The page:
A man convicted along with three others in the racially motivated killing spree that terrorized San Francisco in the 1970s has died in a prison cell while on hospice care
A man convicted along with three others in the racially motivated killing spree that terrorized San Francisco in the 1970s died in a prison cell while on hospice care, officials announced Thursday.
Jessie Lee Cooks, 76, was found dead Wednesday in his bed at the California Medical Facility, the California Department of Corrections and Rehabilitation said. The cause of death will be determined by the Solano County Coroner, officials said.
Cooks was sentenced in San Francisco County on March 29, 1976, to serve life with the possibility of parole for first-degree murder, kidnapping and first-degree robbery.
Cooks, Manuel More, J.C.X. Simon and Larry C. Green were convicted of targeting white victims between October 1973 and April 1974 in a rampage that terrorized San Francisco and left 14 people dead.
The murder victims included a woman who was beheaded with a machete, an 81-year-old man and a 19-year-old college student carrying a teddy bear as a Christmas present.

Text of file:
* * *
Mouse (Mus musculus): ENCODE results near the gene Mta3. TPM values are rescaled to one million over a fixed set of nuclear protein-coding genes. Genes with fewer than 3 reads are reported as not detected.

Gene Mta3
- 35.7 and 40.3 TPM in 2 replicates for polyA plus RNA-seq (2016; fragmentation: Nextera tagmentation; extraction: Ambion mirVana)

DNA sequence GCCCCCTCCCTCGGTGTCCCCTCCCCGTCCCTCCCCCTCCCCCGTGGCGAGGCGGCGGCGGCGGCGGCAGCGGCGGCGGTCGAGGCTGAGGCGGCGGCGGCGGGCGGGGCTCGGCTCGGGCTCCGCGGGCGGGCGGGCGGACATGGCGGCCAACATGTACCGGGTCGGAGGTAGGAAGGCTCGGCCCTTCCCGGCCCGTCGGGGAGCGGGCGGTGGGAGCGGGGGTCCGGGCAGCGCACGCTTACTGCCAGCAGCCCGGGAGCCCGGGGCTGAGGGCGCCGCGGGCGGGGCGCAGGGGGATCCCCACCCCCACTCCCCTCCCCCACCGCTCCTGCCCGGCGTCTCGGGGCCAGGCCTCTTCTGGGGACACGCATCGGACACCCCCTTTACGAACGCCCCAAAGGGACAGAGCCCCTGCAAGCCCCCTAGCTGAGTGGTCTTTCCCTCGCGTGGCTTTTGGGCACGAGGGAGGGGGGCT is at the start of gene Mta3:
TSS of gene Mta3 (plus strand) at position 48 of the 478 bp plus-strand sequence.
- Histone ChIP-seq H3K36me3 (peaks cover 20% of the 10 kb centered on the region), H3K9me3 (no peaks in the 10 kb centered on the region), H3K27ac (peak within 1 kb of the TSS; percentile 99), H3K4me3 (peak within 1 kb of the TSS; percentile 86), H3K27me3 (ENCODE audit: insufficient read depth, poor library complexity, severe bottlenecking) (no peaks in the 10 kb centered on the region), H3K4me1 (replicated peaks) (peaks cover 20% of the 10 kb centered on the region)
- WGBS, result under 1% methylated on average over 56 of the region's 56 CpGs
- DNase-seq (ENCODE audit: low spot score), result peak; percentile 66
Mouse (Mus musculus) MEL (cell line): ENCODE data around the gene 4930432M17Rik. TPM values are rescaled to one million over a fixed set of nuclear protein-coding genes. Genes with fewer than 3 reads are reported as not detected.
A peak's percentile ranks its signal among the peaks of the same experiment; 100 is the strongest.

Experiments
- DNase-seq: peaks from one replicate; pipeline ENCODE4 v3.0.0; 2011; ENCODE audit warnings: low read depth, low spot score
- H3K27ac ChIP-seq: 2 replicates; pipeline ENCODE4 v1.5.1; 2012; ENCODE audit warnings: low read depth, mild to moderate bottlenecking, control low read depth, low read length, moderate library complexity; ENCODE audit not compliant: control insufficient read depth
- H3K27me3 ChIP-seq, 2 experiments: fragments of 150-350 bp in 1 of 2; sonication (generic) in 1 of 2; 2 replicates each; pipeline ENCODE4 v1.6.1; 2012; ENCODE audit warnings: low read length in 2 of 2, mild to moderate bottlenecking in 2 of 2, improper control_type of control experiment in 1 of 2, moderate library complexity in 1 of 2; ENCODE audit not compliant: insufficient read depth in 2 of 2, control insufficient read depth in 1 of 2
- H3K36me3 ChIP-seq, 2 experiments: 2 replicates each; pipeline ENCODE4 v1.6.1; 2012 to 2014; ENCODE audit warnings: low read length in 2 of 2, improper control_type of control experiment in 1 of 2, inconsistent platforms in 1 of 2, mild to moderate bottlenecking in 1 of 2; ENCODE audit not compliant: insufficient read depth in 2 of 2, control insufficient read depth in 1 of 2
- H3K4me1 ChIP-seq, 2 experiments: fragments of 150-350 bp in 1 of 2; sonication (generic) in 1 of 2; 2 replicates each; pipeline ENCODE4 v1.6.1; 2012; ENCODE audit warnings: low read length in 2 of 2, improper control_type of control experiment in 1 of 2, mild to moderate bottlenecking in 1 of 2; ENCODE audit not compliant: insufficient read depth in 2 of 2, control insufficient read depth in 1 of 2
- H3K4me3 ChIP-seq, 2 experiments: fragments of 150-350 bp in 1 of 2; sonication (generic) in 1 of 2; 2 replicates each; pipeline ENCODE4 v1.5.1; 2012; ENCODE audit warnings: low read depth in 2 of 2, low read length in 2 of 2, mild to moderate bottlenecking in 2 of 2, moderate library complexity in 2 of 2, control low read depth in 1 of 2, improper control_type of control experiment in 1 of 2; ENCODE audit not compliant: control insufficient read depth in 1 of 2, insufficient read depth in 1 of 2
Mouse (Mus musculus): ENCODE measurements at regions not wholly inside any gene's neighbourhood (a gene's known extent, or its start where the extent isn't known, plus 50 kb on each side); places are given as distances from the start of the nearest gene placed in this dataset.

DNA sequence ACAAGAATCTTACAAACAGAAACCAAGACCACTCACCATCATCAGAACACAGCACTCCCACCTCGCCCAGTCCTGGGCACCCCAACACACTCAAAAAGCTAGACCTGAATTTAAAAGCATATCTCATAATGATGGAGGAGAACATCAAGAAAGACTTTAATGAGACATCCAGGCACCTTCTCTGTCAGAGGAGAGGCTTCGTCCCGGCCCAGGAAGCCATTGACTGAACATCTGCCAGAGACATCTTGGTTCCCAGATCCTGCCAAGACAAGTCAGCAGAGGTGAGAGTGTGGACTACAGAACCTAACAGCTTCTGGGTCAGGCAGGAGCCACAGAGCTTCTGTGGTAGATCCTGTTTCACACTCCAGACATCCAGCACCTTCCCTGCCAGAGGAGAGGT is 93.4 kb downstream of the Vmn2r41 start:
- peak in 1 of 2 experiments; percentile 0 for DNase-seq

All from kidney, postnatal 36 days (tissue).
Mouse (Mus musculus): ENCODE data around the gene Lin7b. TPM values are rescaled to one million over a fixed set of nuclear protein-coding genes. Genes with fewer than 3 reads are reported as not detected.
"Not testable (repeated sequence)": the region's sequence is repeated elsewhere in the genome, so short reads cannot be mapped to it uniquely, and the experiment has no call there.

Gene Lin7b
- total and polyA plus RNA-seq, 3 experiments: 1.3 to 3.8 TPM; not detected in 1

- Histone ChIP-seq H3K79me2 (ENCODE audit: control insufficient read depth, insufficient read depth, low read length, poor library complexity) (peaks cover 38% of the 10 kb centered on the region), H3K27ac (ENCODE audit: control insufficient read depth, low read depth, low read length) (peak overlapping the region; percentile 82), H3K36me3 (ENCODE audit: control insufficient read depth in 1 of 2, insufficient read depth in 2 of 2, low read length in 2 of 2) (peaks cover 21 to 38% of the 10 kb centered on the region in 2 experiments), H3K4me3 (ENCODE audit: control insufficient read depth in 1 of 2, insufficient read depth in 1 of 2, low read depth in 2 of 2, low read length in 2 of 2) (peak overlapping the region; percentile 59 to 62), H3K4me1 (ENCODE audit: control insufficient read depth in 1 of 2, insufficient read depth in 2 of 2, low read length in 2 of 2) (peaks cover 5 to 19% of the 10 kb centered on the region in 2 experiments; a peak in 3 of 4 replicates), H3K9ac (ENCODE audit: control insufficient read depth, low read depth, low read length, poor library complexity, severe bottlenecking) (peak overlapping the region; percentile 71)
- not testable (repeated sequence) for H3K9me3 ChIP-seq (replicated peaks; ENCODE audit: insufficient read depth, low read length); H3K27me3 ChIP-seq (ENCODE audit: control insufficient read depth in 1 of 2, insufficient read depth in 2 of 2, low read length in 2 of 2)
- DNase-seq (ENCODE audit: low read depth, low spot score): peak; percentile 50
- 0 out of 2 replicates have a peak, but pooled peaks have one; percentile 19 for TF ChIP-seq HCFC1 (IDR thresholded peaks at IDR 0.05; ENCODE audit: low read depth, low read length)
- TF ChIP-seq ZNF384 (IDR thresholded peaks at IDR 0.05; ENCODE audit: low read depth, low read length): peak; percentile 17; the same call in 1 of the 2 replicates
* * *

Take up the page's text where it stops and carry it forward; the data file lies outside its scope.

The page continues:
The attacks were known as the “Zebra murders” because investigators communicated their information in the case over the police broadcast band Z. The wounded included Art Agnos, who would go on to serve as San Francisco’s mayor.
The mayor at the time, Joseph L. Alioto, ordered a citywide dragnet to catch the killers. Police officers stopped and questioned nearly every young Black man they encountered between the ages of 20 and 30 who were 6 feet tall or a few inches shorter. Those questioned and cleared were given a card to show other officers who might detain them for questioning.
Larry C. Green, 69, is incarcerated at California State Prison-Solano in Vacaville.